Mankind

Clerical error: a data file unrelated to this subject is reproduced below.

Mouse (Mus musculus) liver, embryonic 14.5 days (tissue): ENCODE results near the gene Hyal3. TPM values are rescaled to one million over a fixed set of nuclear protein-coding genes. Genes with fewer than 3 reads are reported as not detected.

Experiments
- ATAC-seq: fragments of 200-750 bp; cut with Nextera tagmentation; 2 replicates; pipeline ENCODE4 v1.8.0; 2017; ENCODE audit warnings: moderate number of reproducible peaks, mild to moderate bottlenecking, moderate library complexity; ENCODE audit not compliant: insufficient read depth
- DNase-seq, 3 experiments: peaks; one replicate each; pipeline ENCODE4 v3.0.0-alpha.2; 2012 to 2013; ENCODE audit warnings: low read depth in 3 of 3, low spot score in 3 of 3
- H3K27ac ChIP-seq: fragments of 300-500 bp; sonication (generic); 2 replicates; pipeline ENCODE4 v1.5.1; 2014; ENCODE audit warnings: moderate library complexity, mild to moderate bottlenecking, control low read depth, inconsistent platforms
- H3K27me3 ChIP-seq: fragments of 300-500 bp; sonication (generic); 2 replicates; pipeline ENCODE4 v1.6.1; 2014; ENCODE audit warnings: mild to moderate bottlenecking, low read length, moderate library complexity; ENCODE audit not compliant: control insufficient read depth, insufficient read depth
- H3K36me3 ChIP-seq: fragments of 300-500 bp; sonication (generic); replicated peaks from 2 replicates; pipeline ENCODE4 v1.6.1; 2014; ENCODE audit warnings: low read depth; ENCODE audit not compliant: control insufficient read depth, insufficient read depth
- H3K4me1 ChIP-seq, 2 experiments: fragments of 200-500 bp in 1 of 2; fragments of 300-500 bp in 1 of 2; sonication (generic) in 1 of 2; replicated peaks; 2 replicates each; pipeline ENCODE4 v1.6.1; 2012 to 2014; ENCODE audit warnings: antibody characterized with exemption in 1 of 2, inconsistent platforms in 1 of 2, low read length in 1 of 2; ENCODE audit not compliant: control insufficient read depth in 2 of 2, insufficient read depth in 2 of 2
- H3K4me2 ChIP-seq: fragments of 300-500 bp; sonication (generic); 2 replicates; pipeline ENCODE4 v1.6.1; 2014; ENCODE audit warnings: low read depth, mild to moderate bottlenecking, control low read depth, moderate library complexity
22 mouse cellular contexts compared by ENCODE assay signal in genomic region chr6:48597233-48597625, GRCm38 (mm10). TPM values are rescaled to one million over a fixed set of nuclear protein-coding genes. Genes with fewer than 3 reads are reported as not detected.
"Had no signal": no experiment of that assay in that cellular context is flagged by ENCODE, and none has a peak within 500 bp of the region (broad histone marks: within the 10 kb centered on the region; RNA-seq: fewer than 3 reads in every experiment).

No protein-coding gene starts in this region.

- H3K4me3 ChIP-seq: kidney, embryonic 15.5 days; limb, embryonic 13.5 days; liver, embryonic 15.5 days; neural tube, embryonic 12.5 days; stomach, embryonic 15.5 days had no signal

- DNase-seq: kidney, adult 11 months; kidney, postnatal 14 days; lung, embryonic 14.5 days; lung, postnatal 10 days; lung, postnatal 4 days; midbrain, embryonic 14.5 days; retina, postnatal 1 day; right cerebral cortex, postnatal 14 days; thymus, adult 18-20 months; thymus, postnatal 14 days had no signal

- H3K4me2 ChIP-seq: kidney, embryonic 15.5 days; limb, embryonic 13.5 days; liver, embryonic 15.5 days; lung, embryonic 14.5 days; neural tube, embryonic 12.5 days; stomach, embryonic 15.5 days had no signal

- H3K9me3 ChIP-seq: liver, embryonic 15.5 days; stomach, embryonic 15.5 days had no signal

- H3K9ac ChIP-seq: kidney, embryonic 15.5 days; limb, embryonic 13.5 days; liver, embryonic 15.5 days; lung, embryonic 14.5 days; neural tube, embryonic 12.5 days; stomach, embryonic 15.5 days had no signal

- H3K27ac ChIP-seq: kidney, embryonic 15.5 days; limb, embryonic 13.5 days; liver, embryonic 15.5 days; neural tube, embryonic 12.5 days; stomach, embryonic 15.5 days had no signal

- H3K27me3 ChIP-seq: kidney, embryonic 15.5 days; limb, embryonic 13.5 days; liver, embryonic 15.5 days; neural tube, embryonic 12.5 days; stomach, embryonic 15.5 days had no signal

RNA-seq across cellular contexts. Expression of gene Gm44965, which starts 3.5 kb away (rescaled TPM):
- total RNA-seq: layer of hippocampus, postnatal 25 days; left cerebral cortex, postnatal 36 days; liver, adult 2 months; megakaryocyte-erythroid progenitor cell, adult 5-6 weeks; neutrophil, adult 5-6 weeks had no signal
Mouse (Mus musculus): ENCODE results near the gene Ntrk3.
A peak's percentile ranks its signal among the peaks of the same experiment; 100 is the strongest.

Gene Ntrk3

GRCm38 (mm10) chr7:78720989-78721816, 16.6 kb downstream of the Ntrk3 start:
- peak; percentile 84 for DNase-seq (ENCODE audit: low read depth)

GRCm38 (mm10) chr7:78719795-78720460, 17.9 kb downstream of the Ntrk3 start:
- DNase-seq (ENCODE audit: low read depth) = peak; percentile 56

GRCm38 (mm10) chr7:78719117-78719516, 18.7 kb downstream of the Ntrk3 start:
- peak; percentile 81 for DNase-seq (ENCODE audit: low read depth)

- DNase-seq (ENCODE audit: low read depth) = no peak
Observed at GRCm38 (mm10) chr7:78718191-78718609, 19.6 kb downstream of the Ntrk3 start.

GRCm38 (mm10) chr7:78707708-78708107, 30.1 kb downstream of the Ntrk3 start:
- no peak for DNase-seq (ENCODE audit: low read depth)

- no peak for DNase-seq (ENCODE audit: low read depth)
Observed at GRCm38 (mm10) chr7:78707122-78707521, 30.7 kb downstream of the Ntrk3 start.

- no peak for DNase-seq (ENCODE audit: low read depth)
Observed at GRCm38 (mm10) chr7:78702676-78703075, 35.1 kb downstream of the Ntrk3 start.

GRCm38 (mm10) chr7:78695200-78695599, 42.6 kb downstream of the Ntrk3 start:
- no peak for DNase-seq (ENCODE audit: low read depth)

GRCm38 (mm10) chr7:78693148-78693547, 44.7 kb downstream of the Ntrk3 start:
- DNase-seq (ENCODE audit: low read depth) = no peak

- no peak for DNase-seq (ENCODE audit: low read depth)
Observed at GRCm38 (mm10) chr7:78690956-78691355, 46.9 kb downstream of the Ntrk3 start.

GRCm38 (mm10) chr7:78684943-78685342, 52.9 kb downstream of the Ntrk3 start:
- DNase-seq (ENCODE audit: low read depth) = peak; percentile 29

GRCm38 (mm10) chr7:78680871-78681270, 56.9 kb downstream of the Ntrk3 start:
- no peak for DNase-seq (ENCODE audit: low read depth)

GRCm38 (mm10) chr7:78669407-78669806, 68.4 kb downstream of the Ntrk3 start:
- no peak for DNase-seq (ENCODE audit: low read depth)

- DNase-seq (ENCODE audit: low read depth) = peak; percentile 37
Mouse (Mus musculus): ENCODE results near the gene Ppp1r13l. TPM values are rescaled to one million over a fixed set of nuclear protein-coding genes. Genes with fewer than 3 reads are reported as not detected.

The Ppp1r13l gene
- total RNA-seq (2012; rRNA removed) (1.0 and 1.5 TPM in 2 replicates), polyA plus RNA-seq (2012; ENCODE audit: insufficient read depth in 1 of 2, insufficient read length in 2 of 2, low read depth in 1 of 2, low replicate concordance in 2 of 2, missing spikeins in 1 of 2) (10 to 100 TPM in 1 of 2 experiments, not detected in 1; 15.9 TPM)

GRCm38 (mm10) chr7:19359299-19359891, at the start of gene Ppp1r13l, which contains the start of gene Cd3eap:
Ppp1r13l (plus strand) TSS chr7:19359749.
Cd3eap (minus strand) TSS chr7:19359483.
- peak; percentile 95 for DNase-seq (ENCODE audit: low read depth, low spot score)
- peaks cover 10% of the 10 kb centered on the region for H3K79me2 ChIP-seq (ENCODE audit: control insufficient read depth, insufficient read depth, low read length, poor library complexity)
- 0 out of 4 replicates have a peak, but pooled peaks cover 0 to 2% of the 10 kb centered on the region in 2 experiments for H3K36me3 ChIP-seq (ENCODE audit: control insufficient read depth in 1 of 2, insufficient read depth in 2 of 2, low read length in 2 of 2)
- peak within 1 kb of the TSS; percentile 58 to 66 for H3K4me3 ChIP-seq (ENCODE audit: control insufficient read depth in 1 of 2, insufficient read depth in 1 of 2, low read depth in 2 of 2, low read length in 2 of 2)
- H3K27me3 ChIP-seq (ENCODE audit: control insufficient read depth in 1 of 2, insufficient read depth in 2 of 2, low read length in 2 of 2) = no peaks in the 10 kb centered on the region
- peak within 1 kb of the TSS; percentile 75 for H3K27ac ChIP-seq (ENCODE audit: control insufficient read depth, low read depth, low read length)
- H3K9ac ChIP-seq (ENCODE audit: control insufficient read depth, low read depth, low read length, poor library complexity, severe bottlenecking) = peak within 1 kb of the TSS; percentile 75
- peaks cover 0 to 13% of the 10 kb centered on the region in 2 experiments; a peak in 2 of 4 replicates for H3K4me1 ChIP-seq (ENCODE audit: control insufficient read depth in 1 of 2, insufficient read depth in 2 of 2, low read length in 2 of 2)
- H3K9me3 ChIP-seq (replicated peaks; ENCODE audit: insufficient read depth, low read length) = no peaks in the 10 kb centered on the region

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The same laws apply in the human social order which is but a segment ofthe cosmic hierarchy. Because of his greater merit, a rich man is more effectivethan a poor man and freer from suffering. He commands his chauffeurto drive him to the government office, while the peasant must trampthrough the mud to his rice field. His dependent kinsmen and servants outnumberthe peasant’s small household. To this larger group the rich mangives more generously of his greater wealth; he must resist temptation to bemiserly; even his servants receive better care than the peasant’s children intheir thatched hut. The rich man marries off his children with more elaborateceremony and offers more alms at the temple. Contrary to the Christiangospel, a poor widow, giving her all to the priest, remains less blessedthan the rich man; both have performed meritorious acts, but the Thai observethat the effectiveness of ten thousand baht far outweighs the widow’sbattered coin.As with the cosmic hierarchy, the Thai social order roots individuals inno permanent rank. To be sure, depending on merit accumulated from pastexistences, one is born to the advantages or disadvantages of a given socialposition, but one need not remain a peasant until the end of his days. Peasantshave become ministers of state, just as powerful kings have becomeslaves. Social life is a continuous process of changing station by earning andvalidating a higher one, or falling to a lower one. At any moment the lowestman may catapult himself to a position effectively superior to the king; heneed only take the vows of a priest. As long as he submits to the disciplineof selflessness required by the rules of the order, he may remain in this loftyposition. On the other hand, there are limits to movement. Human beings have a lifespan of only a few decades, during which they must sleep, eat,and labor, always subject to corporeal limitations. Gaining in subsequentexistences a higher form through virtuous conduct is the only route to overcomehis suffering and gain greater effectiveness of action.Let us examine the constitution of a group, so as to clarify the social processof rising and falling in the hierarchy. Here we translate merit-based effectivenessin action and freedom from suffering into daily living. Groupsform only when a man has gathered resources and can distribute them asbenefits to others. In the household one distributes to the members food,clothing, and shelter. Employers give opportunities for earning money, oftenfood and shelter as well. A peasant may benefit his neighbor by lending abuffalo to help with the plowing. By accepting these benefits, one enters anexplicit or tacit agreement to reciprocate with some service. A young mandescribed going to Bangkok from the countryside and joining his father’syounger brother and his wife:When I first went to live there, my aunt didn’t have any children, but afterwardsshe did, but he’s still only a little boy. Also, my aunt wanted me totake my uncle’s place as the supervisor [of a small cutlery factory]. She hassome land outside of Bangkok, and sometimes my aunt and uncle go on businessto see this land, and I watch over the work instead of him. It seemed hereally entrusted the work to me. I think that my uncle and aunt wanted me tolive with them as their son until their death. That’s why they always talkedabout giving me a house and a job. And after they had their own child, myaunt said she would entrust me to take care of him, and would give me ahouse and some land. And she said she would divide the land. She wouldentrust me to take care of her son until the end of my life. This is what myaunt said; but my uncle didn’t say anything. (Phillips 1957)By accepting the wages, food, housing, and the promise of becoming afactory manager, the young man obligated himself to supervise the factory,to care for his aunt and uncle in their old age, and to look after their sonwhen they were dead. The aunt and uncle, by offering these benefits, establishedthemselves as the superiors over the young man who became theirclient. They would never have made an offer of this importance to a nonkinsman,though nonkinsmen did work in the factory at lesser jobs. Such atransaction with its connotation of inequality is the indispensable conditionfor group existence.1 Groups themselves are tiny hierarchies with a superiorshowering benefits on his nearest inferior, who in turn relays a portion tosomeone standing beneath him. Such a linear structure of groups does notmean that each member addresses himself exclusively to the person on astation immediately adjacent to him, though such an arrangement may beapproximated in circumstances like a large government bureau. The leadermust see that even the lowliest member is adequately cared for, yet the linear organization is evident. The peasant who feeds and shelters his childrengrants them attention in accordance with age, except for the often “spoiled”youngest. Among siblings, confidence and affection is most apt to developbetween those of adjacent age, and the hierarchic compulsion becomes clearestwhen twins, born a few minutes apart, are carefully instructed to addresseach other as older or younger. The king standing among his ministers,though regarding them all as ministers, recognizes an implicit hierarchybased on wealth and size of group that each commands. Without hierarchy,order cannot reign, though the equality of husband and wife forms a startlingexception to this rule.The coherence of Thai society rests largely on the value of becoming a clientof someone who has greater resources than one alone possesses; a personis ill-advised to try to fight one’s own battles independently. Security growswith affiliation, and the crowning moment of happiness lies in the knowledgeof dependable benefits distributed in turn to faithful inferiors. At thetop stands the gracious king meeting with his courtly officials. Below them,with mounting uncertainties and smaller benefits to distribute, follow theranks of deputies and assistants down to the clerks and sweepers. Some ofthe merchants and artisans may surpass the lower governmental positionsin wealth and power, but in the paddy fields, existence becomes more isolatedand precarious. At the bottom is the forest where some lone, uncouthhunter, deserted by his wife and children, stalks his prey. Because of unrulytemper and undisciplined manner, he can find no one who will longreciprocate his undependable services. From top to bottom groups dwindlein size and stability. The organization is like the leaves, twigs, branches, andboughs of a great oak. One may trace a linear path from the heart of the treeoutward to any leaf; each leaf, twig, and branch, standing at a unique distancefrom the heart, receives varying amounts of nourishment. In the frailtwigs at the ends of the branches is found the greatest fragility, while theheart and adjoining boughs safely stand through many storms.